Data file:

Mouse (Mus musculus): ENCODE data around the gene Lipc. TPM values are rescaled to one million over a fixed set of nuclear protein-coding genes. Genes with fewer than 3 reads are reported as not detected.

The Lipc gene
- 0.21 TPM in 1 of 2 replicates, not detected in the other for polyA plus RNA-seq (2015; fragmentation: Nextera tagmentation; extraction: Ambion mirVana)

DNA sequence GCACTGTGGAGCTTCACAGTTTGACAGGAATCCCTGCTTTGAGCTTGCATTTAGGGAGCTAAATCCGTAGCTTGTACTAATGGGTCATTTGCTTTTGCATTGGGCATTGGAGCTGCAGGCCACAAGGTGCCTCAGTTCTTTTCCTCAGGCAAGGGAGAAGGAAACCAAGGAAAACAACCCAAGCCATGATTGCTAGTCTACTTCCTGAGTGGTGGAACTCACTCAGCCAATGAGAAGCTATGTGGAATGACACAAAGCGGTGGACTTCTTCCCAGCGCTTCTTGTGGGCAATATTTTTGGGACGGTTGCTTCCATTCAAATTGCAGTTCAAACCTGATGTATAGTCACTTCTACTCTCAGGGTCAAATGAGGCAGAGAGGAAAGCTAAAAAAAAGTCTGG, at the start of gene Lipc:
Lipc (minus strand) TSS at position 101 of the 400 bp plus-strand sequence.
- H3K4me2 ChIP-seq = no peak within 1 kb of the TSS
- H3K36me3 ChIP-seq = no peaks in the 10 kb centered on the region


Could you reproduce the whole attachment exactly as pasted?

Mouse (Mus musculus): ENCODE data around the gene Lipc. TPM values are rescaled to one million over a fixed set of nuclear protein-coding genes. Genes with fewer than 3 reads are reported as not detected.

The Lipc gene
- 0.21 TPM in 1 of 2 replicates, not detected in the other for polyA plus RNA-seq (2015; fragmentation: Nextera tagmentation; extraction: Ambion mirVana)

DNA sequence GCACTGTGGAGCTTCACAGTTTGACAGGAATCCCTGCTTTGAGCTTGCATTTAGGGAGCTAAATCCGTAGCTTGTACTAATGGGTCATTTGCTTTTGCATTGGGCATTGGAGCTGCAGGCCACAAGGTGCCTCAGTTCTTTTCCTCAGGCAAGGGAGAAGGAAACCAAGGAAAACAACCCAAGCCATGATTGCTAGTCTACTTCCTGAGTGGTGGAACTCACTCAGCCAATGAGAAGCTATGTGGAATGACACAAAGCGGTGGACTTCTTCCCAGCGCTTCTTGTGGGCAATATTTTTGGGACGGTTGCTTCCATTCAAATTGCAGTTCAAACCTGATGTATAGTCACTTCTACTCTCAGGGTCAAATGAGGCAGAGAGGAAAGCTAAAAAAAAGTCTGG, at the start of gene Lipc:
Lipc (minus strand) TSS at position 101 of the 400 bp plus-strand sequence.
- H3K4me2 ChIP-seq = no peak within 1 kb of the TSS
- H3K36me3 ChIP-seq = no peaks in the 10 kb centered on the region